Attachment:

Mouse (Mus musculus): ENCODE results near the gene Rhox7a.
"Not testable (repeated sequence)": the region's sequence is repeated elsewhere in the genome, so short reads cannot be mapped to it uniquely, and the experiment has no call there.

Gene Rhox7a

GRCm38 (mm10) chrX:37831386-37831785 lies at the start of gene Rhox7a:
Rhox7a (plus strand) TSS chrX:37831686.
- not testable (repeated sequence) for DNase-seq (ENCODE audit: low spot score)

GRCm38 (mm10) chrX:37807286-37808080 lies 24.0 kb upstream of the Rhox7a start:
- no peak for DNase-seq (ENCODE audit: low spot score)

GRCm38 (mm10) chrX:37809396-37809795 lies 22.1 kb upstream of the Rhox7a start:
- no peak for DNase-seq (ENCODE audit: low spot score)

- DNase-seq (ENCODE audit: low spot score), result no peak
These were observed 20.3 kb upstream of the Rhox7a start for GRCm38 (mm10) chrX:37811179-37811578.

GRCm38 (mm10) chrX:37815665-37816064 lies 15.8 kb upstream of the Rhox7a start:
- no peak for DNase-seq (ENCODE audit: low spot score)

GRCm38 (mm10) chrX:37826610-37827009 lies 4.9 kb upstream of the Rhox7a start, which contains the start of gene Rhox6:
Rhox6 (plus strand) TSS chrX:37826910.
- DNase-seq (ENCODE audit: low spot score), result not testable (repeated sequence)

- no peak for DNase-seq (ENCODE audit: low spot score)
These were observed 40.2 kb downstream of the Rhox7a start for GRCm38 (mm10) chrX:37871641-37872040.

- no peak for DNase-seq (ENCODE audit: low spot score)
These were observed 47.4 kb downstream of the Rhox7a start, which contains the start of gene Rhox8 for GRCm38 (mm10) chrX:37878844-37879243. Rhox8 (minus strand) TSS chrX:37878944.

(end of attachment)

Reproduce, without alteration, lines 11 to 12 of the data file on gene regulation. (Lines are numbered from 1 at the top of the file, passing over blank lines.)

- DNase-seq (ENCODE audit: low spot score), result no peak
These were observed 20.3 kb upstream of the Rhox7a start for GRCm38 (mm10) chrX:37811179-37811578.